The Value of Music in the Age of Streaming

Nick Heer:

One more thing: I’ve never found CDs or cassette tapes to be particularly valued ways of listening to music. CDs, in particular, are a brittle delivery mechanism for music that sounds basically the same as what you’d get from iTunes. This is only a smidge less corny than talking about the warmth of vinyl and the way it friggin breathes; but, for me, a vinyl record is a fantastic way of expressing the personal value of an album.

One of the first formats I listen music to when I was a child were cassette tapes and I hold absolutely no nostalgia for them. Frankly, they were a terrible format prone to degradation of audio quality due to their very physical design. I have experienced too many tapes gone bad due to the summer heat of the Middle East.

Audio CDs are a tad bit more useful to me in so far they are more resistant to physical degradation and I get to rip a lossless copy of the music on it for archival and easy listening.

All of this preamble brings me to a point I want to make is that I don’t really find any value in the physicality of the format music comes in. Vinyl, cassette tapes, audio CDs; doesn’t matter, what I actually care about is the music itself. I have a small collection of audio CDs that I only purchased as it was the only way to purchase a lossless copy of the music I wanted. The CDs themselves have no other value to me, in fact I don’t think I’ve opened any of the jewel cases after I was done ripping the music. I could sell them or give them away without feeling much about it; in fact that is something I should be doing more often to reclaim the precious and limited physical space I have for myself.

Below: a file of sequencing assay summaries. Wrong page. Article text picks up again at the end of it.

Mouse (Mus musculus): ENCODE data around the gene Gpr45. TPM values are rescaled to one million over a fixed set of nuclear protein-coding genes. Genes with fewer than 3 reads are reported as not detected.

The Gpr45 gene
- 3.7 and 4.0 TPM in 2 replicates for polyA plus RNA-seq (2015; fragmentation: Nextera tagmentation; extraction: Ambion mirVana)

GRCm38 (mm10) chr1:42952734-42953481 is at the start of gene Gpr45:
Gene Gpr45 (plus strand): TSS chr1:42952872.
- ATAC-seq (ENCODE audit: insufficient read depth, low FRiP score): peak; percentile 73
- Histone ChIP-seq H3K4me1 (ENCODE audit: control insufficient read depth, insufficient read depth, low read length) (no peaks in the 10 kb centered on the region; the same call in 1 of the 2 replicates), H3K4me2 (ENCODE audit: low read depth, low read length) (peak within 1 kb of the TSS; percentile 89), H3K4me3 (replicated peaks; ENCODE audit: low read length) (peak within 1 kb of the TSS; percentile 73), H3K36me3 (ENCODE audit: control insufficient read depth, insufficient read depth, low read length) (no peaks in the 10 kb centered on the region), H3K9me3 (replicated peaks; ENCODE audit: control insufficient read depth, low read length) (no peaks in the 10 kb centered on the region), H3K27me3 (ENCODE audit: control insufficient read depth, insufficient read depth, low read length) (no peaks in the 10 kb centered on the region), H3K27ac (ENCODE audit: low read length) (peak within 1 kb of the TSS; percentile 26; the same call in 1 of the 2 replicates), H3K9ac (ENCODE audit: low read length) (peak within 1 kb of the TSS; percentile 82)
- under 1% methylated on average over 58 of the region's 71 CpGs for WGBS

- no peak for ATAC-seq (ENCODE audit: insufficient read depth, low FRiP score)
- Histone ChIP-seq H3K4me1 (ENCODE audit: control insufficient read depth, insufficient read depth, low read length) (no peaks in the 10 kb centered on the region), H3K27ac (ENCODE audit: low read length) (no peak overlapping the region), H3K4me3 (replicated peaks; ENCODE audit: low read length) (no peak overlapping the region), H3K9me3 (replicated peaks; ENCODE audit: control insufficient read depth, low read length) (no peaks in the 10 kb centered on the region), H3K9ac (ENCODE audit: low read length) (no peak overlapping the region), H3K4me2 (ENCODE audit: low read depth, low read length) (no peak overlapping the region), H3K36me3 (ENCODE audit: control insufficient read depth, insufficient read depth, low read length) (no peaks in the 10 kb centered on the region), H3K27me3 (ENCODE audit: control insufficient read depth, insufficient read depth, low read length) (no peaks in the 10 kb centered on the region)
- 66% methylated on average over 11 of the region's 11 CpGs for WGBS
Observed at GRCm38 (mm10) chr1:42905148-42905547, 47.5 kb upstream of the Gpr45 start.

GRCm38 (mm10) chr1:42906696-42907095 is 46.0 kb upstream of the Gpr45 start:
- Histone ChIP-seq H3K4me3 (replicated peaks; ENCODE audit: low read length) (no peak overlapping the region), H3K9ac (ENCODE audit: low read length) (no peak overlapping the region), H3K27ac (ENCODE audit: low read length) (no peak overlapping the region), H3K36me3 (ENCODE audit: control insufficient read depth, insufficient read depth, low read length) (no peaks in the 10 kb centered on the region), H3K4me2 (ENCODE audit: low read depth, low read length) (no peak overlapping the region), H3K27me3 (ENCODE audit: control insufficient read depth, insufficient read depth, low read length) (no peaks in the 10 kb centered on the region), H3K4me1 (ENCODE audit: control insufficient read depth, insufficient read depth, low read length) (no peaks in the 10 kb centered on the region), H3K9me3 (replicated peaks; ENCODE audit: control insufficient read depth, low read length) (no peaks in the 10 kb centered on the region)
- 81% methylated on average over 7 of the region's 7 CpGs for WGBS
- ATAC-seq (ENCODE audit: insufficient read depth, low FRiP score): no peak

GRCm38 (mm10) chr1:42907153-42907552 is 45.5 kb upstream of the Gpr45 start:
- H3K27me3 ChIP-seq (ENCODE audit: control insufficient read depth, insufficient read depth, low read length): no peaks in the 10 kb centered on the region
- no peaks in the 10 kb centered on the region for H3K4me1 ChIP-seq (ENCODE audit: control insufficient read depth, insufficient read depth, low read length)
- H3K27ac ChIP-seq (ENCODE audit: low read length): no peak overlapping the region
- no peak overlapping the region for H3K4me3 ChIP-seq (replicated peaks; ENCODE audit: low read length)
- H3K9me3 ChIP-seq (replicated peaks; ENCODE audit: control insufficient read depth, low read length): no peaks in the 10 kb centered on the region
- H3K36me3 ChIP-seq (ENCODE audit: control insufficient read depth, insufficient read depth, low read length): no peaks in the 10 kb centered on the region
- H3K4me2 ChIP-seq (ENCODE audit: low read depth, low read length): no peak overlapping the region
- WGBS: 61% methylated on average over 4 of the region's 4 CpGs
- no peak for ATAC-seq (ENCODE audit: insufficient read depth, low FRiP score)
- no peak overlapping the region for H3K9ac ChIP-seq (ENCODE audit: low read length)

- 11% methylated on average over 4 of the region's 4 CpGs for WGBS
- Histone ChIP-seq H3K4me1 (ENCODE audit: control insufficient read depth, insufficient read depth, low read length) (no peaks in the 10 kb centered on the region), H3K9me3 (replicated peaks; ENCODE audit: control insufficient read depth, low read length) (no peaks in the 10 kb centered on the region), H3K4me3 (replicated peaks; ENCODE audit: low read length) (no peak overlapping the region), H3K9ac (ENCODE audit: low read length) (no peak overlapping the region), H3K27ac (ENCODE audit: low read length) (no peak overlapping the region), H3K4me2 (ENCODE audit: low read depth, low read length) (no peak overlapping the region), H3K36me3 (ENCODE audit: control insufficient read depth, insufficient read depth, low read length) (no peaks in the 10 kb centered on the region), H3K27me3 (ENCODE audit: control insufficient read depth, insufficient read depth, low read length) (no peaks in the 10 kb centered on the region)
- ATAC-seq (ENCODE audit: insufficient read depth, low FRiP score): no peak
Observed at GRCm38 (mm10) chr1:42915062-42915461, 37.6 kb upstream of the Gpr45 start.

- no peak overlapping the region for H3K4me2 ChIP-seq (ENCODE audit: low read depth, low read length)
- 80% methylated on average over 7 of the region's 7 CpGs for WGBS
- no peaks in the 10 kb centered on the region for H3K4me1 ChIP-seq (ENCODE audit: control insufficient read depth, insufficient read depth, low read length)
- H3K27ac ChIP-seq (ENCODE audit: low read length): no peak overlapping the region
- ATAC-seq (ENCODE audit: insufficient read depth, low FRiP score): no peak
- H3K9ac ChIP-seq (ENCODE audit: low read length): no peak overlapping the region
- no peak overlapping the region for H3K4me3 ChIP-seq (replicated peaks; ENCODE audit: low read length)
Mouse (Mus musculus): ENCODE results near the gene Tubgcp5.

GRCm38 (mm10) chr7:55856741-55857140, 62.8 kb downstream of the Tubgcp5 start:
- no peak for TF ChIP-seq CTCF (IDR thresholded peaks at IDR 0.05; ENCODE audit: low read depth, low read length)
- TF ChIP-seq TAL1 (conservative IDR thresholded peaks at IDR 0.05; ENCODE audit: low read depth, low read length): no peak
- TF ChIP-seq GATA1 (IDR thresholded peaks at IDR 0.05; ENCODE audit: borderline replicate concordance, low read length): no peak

Which brings me to another point I wanted to make which is that the value of music in the age of streaming is..the music. Streaming strips down the physical barriers to listening to a piece of music and brings it to a minimal financial cost. They focus on what I care about most which is discovering music I want to listen to and then listening to it.

I have been using Spotify ever since it became available in Canada and ever since that access was granted to me I have listened to more music than was ever possible even when I had access to large sources of pirated lossless music (RIP Discovery is much much easier with the advent of custom generated playlists like Discover Weekly and Release Radar.

I would be amiss if I did not mention one of my other sources of music discovery which is Bandcamp and their daily blog which surfaces all sorts of interesting music across genres and regions. Seriously, go check it out, you might find something you enjoy. Honorary mentions go to the /r/HipHopHeads and r/listentothis subreddits as well.

To conclude: I think that music streaming services (and also just digital music files) really strip music down to its core and lets the music stand on its own artistic merit instead of physical trappings like the warmth of vinyl or the cassette tape sound.

P.S – I do understand and respect the argument that the physical format can be in service to the artistic expression of the musical artist but all of that sound can be replicated in a digital file and I don’t need a goddamn cassette player in the year our lord 2019 to experience your lo-fi beats.